Australians are being urged to revive the tourism industry by taking a
holiday at home this year as borders remain close, but the Australian
Tourism Export Council (ATEC) warns that a domestic tourism uptick will
not offer a "simple fix" for tourism businesses devastated by the
impacts of Covid-19 pandemic.
“While the government is doing the right thing in urging Australians
to spend their holiday savings at home this year, the idea that it can
somehow replace the income the industry derives from international
visitors is unrealistic,” ATEC managing director Peter Shelley said.
“Domestic holidays can and will help many Australian tourism
businesses, particularly those set up specifically for local visitors,
but for those who have strongly invested in the inbound market or who
have a business set up purely to service the international visitors,
domestic travellers just won’t generate the same income," he stated.
ATEC research has shown that a third of tourism businesses will not
benefit from the domestic tourism market, with more than half of
businesses expected to shutter within six months without international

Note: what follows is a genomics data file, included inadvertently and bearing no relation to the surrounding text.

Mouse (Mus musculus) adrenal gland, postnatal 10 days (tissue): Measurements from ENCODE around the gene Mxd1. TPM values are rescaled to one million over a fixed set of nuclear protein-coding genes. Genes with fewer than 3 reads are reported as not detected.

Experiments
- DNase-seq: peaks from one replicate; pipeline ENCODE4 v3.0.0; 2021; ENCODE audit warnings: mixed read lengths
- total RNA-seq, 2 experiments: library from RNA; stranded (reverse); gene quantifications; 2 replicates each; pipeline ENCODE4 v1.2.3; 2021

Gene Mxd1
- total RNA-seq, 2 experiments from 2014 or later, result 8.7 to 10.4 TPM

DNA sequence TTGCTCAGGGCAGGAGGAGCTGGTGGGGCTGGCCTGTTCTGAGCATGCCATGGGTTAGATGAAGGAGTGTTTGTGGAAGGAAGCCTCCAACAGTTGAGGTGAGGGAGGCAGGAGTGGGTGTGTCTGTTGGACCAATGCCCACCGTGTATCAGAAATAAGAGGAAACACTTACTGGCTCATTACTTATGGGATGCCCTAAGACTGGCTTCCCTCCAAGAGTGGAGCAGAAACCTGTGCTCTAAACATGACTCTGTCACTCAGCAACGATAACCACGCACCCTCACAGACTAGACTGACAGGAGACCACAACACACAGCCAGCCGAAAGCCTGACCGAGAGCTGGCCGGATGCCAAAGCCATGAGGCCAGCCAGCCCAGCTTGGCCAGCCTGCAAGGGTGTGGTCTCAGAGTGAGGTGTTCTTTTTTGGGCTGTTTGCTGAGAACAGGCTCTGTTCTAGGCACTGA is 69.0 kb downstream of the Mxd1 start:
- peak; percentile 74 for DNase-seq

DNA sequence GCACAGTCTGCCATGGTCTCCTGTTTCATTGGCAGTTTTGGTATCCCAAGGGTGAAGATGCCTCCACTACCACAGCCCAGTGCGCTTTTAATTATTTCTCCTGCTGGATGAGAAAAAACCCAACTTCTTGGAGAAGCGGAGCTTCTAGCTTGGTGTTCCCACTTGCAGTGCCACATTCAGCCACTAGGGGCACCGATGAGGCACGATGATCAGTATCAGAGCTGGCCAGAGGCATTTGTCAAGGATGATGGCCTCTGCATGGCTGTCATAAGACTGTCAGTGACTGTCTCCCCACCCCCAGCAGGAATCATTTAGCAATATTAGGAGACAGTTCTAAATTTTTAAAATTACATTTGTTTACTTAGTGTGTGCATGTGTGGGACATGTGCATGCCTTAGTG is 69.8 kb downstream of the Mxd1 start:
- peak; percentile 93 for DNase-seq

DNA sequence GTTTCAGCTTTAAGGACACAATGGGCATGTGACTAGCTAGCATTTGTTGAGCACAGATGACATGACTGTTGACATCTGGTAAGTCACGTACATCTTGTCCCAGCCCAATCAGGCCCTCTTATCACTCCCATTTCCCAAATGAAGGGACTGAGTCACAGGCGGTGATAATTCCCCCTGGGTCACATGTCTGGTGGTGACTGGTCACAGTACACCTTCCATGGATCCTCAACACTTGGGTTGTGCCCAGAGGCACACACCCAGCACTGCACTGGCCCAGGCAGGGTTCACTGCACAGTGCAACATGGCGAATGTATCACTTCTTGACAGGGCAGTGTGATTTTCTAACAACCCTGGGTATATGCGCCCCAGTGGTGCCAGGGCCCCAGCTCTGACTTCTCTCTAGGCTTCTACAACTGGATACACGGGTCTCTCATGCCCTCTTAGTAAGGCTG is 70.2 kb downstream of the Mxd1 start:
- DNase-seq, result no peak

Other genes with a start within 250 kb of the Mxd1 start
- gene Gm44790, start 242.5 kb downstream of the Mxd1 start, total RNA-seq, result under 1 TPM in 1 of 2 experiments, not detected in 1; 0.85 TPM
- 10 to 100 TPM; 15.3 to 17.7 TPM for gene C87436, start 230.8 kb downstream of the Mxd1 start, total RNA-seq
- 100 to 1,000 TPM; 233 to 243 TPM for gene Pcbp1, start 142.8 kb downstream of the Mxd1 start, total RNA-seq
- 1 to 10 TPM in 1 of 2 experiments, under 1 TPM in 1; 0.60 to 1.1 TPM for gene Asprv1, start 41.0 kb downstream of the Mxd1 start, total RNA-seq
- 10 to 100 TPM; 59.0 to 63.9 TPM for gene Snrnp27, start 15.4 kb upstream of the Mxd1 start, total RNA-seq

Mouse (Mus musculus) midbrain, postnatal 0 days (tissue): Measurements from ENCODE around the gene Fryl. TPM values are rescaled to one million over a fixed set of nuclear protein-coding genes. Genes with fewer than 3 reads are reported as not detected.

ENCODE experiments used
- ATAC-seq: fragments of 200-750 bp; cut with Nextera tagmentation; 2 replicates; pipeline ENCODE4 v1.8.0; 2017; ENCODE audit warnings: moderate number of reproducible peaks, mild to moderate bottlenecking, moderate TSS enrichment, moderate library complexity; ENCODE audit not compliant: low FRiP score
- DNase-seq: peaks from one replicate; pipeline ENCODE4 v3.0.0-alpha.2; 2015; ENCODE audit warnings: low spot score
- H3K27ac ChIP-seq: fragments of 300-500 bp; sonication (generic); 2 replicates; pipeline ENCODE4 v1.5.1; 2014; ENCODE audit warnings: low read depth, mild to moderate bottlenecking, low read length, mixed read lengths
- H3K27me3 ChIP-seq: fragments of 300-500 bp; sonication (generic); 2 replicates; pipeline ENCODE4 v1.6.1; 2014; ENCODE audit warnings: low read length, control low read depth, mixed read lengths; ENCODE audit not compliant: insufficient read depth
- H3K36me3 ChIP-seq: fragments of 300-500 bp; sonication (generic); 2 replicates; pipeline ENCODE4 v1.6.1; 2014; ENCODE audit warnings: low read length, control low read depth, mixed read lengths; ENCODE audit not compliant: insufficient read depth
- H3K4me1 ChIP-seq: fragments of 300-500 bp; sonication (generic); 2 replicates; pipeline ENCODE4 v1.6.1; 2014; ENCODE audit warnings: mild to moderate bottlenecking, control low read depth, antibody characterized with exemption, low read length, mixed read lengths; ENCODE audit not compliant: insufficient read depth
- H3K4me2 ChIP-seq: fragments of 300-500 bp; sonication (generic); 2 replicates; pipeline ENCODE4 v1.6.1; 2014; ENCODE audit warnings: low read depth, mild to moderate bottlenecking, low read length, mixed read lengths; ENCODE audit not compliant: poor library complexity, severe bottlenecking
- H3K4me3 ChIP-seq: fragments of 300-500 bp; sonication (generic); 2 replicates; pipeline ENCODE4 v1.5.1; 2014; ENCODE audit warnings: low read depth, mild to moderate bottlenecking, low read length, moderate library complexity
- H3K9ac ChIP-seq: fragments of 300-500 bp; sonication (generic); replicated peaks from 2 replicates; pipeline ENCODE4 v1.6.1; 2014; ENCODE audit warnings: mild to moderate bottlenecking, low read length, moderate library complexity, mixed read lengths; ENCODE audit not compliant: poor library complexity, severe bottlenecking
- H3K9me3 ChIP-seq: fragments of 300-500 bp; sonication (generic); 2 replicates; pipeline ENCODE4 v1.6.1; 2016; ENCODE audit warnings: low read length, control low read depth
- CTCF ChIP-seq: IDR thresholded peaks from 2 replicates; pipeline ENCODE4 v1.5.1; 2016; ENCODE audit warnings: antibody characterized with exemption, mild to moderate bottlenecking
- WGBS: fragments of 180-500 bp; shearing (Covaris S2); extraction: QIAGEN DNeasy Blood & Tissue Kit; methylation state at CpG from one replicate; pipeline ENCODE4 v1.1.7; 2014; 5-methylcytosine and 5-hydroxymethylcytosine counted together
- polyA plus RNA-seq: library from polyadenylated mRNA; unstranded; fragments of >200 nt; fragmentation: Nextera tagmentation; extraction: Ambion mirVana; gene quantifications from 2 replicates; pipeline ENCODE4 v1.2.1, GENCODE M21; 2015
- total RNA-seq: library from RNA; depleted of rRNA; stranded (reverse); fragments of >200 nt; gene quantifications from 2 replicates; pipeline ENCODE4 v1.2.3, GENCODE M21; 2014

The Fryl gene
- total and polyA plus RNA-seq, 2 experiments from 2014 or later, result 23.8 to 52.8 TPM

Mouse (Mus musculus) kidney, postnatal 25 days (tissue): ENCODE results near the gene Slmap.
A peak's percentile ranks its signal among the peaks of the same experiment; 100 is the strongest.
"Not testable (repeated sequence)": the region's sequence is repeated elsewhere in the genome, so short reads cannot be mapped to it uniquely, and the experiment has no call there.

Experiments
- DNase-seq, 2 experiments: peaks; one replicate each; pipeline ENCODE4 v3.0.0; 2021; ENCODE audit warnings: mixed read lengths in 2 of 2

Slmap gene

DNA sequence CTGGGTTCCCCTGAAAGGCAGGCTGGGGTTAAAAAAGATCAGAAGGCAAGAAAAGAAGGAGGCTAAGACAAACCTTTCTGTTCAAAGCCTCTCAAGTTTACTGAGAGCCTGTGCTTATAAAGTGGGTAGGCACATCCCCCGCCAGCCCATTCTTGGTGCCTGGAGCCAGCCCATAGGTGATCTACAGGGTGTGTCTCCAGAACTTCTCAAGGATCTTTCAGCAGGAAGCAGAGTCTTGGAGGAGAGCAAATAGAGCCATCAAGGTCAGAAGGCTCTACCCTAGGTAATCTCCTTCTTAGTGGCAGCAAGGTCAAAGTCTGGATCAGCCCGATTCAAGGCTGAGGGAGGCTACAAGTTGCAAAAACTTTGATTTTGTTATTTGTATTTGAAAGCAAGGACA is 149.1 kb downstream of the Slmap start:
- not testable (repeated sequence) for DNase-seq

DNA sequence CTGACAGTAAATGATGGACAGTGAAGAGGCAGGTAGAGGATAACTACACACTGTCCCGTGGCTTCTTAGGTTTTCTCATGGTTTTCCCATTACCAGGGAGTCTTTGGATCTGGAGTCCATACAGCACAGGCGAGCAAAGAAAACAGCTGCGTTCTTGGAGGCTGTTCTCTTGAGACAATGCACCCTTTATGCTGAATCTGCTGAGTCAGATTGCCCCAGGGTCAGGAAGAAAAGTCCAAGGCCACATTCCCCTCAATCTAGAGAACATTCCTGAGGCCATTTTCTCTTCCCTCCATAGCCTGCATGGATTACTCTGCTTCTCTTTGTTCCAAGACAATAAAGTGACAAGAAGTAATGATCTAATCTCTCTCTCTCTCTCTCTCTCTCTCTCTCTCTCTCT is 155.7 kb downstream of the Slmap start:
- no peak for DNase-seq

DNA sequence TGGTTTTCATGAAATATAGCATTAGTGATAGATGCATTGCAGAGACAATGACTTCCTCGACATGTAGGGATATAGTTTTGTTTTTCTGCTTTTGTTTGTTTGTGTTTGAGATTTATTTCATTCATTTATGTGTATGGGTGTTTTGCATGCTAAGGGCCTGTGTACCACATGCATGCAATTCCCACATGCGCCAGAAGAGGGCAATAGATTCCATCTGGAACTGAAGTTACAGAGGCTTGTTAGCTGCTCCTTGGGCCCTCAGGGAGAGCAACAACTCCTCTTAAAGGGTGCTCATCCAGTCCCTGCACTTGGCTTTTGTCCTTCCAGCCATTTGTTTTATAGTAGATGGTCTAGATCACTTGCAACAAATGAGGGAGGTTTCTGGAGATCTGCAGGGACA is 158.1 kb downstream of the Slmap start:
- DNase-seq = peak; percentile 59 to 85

Said Mr Shelley: “This is hardly surprising given the average spend
of an international visitor is A$5,211 (US$3,608). It’s just not
feasible to think most Australians would spend that amount of money on a
domestic holiday in order to make up a A$45 billion shortfall."
Furthermore, expectations on the travel budget capacity of the
domestic market are unrealistic given diminished consumer confidence,
perceived economic insecurity and disrupted leave entitlements
experienced by many Australians this year, he added.
“We have already seen some tourism products adjusting their pricing
to encourage locals to get involved, but this price reduction is often
being massively and unsustainably subsidised and not delivering any real
profits to the business.
“Many other tourism businesses are just not able to ‘pivot’ to the
domestic market. They are either exclusively focused on international
visitors - like inbound tour operators who build itineraries for
international travellers and support and service them during their stay,
or tourism businesses which have invested in designing products to
appeal to particular international markets.
Mr Shelley stressed the importance of preserving the export tourism
businesses, which, having having achieved double-digit growth for much
of the last decade, will form the foundation of the rebuilding process
when international borders reopen.
“In truth, there will be very few export tourism businesses who will
benefit significantly from a domestic uptick and they definitely won’t
be looking at the level of revenue our inbound sector has delivered in
“While we encourage Australians to get out and see Australia, we need
to recognise there are some valuable and otherwise viable businesses
which will need government support in order to make it through this long
period of hibernation."
ATEC is currently in discussion with the industry and government
agencies to negotiate an extension of industry support, according to Mr